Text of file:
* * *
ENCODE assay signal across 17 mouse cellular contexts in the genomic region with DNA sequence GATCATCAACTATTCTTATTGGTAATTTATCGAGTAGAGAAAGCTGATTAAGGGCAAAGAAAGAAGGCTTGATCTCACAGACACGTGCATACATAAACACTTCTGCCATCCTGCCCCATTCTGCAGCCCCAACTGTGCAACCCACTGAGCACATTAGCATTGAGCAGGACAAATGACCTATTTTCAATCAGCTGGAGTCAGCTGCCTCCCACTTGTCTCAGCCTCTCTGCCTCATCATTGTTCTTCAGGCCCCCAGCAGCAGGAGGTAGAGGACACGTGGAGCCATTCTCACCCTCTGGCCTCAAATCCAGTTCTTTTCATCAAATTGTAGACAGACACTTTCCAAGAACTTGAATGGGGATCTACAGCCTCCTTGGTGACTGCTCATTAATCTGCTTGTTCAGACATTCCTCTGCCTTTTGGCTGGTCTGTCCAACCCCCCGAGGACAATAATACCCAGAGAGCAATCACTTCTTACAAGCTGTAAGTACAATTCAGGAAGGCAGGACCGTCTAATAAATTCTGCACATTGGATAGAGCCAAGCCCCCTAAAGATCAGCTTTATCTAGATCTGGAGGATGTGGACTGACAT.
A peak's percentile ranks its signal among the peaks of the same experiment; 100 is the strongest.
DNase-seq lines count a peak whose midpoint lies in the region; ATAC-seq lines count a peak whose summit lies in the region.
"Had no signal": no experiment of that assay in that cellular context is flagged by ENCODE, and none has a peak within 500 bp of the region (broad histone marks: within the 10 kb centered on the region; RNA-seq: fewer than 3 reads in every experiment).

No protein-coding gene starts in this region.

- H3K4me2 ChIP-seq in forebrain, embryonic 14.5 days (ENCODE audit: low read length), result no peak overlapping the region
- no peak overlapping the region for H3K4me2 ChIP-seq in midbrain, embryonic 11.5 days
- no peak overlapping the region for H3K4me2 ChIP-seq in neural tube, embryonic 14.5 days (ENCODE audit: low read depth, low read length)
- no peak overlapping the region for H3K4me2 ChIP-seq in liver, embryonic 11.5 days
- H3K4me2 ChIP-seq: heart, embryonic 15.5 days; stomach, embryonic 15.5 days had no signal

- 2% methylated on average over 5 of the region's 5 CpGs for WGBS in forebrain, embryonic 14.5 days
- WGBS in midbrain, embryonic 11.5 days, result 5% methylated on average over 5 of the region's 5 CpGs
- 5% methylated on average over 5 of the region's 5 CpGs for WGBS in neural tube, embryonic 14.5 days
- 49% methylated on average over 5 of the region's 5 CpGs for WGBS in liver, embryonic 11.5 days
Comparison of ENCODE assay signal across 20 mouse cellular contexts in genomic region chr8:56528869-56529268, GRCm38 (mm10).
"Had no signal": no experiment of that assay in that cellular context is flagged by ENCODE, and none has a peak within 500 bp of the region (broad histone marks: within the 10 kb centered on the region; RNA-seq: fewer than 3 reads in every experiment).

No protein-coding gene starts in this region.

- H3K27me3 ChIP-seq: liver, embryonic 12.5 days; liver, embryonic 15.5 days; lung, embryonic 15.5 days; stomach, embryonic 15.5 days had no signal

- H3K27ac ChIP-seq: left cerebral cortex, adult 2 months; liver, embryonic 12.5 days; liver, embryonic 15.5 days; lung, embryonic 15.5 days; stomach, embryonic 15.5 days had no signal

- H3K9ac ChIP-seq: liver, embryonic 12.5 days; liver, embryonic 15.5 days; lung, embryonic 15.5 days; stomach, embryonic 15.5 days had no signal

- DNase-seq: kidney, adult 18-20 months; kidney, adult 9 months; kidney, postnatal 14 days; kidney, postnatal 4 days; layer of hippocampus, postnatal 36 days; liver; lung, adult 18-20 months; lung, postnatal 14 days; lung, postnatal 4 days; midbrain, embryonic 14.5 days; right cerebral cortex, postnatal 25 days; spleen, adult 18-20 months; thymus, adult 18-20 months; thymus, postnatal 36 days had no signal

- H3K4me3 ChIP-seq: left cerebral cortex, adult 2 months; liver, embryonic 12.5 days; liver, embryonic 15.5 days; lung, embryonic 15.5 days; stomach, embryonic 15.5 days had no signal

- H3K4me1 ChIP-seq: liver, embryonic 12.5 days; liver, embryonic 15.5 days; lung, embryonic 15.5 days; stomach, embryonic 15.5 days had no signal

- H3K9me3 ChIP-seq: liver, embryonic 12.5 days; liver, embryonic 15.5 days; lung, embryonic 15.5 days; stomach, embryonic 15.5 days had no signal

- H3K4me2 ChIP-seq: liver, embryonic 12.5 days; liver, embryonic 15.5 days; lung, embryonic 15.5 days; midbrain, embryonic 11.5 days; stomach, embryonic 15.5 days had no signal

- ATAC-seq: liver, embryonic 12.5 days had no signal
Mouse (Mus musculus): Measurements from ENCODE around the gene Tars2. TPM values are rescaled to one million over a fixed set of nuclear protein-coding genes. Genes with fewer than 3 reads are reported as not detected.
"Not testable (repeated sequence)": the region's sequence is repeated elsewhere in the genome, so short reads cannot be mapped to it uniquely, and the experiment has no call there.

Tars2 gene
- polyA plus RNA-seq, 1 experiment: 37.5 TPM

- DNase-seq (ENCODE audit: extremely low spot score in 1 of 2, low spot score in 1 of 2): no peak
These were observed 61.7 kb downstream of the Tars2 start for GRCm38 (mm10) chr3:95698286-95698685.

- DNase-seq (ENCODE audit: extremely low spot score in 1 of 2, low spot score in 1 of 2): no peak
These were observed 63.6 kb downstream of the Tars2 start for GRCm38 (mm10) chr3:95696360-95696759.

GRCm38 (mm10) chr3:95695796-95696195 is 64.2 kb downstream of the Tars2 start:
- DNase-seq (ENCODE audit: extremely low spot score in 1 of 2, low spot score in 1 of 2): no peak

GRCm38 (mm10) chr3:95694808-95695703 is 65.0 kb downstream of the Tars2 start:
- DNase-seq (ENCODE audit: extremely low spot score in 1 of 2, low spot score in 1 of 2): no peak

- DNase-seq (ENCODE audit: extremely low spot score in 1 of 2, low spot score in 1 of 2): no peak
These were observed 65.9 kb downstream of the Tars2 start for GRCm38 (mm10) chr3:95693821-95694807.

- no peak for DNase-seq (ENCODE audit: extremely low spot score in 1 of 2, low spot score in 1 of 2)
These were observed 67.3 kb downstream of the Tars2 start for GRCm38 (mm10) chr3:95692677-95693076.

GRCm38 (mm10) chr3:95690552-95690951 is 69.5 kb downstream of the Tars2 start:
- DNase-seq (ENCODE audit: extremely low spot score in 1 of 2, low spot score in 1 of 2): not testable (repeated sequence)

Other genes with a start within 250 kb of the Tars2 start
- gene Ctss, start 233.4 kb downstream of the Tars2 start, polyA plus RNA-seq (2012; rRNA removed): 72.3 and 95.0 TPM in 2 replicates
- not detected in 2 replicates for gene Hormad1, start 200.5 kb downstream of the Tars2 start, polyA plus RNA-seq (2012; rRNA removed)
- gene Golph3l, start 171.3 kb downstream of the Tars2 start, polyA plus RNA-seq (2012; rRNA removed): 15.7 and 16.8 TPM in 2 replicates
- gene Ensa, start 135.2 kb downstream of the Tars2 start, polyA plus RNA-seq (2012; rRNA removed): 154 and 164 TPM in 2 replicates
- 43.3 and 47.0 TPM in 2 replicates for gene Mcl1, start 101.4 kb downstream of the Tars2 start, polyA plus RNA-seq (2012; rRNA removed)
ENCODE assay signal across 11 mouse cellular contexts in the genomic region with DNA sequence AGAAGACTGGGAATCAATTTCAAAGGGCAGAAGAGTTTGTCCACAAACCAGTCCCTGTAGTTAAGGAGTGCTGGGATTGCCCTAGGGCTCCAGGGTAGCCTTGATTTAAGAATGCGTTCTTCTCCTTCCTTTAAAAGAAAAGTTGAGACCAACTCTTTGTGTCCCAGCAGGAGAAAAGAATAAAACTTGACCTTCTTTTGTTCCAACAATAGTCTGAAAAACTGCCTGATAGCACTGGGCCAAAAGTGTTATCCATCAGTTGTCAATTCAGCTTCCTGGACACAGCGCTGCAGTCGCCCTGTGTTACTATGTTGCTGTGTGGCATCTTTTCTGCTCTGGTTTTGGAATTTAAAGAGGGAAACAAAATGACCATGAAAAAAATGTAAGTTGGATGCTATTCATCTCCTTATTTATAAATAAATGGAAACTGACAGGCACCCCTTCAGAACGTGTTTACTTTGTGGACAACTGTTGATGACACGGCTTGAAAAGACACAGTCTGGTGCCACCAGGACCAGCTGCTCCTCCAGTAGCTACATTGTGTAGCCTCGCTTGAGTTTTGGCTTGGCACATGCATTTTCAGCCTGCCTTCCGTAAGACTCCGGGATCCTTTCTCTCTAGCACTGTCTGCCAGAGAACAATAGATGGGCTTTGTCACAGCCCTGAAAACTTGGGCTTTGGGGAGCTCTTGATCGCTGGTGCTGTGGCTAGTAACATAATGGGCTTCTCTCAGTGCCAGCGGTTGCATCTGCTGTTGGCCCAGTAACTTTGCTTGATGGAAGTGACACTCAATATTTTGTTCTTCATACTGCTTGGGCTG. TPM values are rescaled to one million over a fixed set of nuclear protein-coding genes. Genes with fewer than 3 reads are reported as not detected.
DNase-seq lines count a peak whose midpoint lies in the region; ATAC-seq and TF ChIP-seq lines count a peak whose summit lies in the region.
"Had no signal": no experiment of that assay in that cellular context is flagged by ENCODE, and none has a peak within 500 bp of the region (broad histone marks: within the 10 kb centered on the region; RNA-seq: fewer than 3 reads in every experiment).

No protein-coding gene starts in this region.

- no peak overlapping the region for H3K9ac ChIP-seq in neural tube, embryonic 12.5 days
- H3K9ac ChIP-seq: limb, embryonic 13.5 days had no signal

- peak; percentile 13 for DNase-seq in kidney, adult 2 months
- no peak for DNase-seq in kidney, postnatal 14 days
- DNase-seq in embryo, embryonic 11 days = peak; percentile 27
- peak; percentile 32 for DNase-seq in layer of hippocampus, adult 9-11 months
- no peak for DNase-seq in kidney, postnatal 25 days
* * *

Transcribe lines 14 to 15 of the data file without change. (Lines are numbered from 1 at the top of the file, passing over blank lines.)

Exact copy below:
- 49% methylated on average over 5 of the region's 5 CpGs for WGBS in liver, embryonic 11.5 days
Comparison of ENCODE assay signal across 20 mouse cellular contexts in genomic region chr8:56528869-56529268, GRCm38 (mm10).